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Want Improved Medical Treatment? How About Custom-Designed Patient Therapies

Article-Want Improved Medical Treatment? How About Custom-Designed Patient Therapies

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A new multimaterial process developed by researchers in the UK can be used to fabricate prosthetics and even medications tailored to patients.

Researchers have developed a multi-material approach to 3D printing custom artificial body parts and other medical devices for better shape and durability well as bacterial resistance.

A team from the University of Nottingham led by Yinfeng He, transitional assistant professor in the faculty of engineering, developed a computer algorithm that can design and manufacture 3D-printed objects comprised of two polymer materials of differing stiffness that also prevent the build-up of bacterial biofilm.

The aim of the technology is to combine multi-material 3D-printing techniques for optimized performance for custom medical prosthetics and other devices, He, who also is a researcher at the university’s Center for Additive Manufacturing, told Design News.

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A bacteria-repelling artificial finger joint with customized strength distribution made with a new multi-material 3D-print process developed by researchers at the University of Nottingham’s Center for Additive Manufacturing.

“Through this technique, we are able to pick the materials based on the specific needs of a patient, combine them, and shape them into a device so it can perfectly fit the patient,” he explained to us. “To achieve this, we are continuously exploring new chemistry and adjusting our 3D printers to ensure the materials will ‘collaborate’ in one device and serve the patient better as a ‘team.’”

Meeting the Challenge

Because every person is different, it’s nearly impossible for mass-produced medical devices to suit the specific and complex needs of every patient, He said. To solve this problem, his team set out to create a single, intelligent design process that can be applied to 3D-print medical devices with customizable shapes and functions.

The innovation the team developed has two key aspects. One is in materials, He told us. The team created two new ink formulations—each of which demonstrates different mechanical performances but both of which are resistant to bacterial biofilm formation--that are compatible with inkjet-based 3D printing, he explained.

“The success of these two inks enabled us to apply the latest inkjet-based multi-material 3D printing technology to design and produce medical devices with not only customizable geometries but also customizable functions,” he told Design News.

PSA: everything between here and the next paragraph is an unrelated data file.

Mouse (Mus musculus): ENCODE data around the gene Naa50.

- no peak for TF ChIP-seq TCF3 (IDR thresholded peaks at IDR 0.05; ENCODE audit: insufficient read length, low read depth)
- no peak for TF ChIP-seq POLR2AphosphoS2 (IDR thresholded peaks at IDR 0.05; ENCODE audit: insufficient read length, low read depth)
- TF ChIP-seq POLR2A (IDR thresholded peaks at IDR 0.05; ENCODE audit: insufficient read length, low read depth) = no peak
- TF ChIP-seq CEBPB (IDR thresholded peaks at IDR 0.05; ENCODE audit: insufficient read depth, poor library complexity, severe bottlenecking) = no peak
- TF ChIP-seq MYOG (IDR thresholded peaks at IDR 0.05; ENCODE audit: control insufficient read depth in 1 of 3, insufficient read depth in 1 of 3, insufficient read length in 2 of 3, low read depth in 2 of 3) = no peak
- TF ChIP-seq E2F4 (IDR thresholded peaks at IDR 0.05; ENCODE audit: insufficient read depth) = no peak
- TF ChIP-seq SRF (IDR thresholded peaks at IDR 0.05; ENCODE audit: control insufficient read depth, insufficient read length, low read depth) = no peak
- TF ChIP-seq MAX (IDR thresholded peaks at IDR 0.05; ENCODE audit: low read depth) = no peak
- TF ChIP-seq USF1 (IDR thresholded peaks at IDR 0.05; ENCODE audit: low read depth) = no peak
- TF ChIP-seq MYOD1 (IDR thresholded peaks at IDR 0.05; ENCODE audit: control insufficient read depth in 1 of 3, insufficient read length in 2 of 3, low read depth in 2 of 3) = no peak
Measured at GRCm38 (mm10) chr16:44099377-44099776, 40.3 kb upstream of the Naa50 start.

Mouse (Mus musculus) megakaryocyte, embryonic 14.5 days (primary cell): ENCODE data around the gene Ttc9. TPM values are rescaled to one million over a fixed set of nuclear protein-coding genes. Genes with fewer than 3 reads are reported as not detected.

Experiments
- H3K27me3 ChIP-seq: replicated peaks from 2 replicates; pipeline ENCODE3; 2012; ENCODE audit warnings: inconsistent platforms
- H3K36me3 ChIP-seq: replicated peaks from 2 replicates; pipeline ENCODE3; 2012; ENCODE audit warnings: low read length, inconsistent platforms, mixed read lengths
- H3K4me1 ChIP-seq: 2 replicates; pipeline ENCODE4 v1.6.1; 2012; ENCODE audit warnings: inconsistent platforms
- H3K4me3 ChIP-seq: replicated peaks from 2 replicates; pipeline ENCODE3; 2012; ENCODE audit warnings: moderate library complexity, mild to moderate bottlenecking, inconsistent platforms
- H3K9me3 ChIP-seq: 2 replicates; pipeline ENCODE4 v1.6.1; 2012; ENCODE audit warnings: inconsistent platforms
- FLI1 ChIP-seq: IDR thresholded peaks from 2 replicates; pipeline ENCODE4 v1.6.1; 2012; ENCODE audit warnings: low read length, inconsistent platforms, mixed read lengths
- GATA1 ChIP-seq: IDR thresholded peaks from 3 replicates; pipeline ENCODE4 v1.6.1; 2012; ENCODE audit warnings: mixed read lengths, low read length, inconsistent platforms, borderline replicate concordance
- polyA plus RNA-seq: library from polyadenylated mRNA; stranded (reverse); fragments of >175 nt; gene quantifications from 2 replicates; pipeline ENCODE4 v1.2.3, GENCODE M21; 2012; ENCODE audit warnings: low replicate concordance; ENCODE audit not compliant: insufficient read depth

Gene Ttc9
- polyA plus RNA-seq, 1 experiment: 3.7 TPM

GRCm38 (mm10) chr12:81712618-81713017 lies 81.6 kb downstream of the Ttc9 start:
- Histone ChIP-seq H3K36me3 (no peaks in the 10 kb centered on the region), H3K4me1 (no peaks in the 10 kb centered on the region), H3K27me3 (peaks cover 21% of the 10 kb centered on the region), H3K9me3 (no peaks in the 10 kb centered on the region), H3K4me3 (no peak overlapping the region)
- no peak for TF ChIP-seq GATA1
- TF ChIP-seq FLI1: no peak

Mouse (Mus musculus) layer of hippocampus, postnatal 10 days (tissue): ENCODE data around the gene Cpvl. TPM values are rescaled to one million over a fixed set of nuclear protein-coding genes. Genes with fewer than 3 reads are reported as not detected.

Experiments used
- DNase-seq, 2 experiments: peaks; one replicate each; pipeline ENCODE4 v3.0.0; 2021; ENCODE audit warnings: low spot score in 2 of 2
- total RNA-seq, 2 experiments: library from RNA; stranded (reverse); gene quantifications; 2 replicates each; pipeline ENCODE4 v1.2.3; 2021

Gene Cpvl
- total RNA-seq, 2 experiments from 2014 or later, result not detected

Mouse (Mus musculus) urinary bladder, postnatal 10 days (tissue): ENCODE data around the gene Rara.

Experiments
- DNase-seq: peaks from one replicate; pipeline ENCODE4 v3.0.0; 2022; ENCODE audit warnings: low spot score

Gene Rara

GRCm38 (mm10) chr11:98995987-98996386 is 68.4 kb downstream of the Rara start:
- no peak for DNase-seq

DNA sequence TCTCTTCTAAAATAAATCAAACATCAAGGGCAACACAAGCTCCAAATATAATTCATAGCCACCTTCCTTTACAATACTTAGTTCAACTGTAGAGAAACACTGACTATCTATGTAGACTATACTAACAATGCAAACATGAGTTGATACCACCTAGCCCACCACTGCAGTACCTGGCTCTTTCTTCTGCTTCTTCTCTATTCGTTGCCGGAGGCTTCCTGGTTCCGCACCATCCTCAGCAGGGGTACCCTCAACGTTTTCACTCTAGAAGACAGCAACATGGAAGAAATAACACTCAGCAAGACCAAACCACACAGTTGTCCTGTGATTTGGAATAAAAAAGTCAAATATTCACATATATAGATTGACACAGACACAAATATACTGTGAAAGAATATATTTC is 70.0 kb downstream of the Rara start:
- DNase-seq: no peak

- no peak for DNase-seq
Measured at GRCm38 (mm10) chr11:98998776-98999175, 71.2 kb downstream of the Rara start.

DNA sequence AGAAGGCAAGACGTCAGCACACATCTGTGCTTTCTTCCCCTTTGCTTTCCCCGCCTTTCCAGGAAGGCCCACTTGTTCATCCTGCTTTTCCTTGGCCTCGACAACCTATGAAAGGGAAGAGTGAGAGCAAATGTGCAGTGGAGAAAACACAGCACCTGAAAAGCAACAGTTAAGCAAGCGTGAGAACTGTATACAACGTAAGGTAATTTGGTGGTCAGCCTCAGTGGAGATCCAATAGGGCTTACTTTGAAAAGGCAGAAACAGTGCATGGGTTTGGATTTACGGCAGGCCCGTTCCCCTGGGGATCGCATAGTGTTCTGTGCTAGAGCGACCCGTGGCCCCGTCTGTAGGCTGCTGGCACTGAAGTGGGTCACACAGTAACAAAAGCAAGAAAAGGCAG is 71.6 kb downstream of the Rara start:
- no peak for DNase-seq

The second aspect the team created was to apply a generative algorithm to design the distribution of each material to maximize its unique performance and guide the 3D printing process, he said.

“The main finding of our research is that when we are combining different materials into one device, we found a computer-aided method to design a ‘blueprint’ for each material so they can be assigned to the position where they are most needed,” he told us. “The overall performance of such a device is better than randomly arranged ones.”

Promising Results and Future Goals

Using their technology, the team successfully produced a bespoke finger-joint implant device that can combat bacterial resistance and infection as well as 3D-printed pills that can deliver medicines based on the need of the patient, researchers said.

However, these objects are the tip of the iceberg for what they believe they can fabricate using their technology, he told us.

“We believe this multi-material 3D printing technology combined with computer-aided design could bring a revolution in the production of customized devices with customizable functions,” he told Design News.

Researchers published a paper on their work in the journal Advanced Science.

The team’s next steps will be to work with collaborators to demonstrate that these complex and personalized devices can be used on actual medical patients, He said. Researchers also will explore the use of this new design and manufacturing toolset in other medical devices with more customizable functions, he added.

Elizabeth Montalbano is a freelance writer who has written about technology and culture for more than 20 years. She has lived and worked as a professional journalist in Phoenix, San Francisco, and New York City. In her free time, she enjoys surfing, traveling, music, yoga, and cooking. She currently resides in a village on the southwest coast of Portugal.

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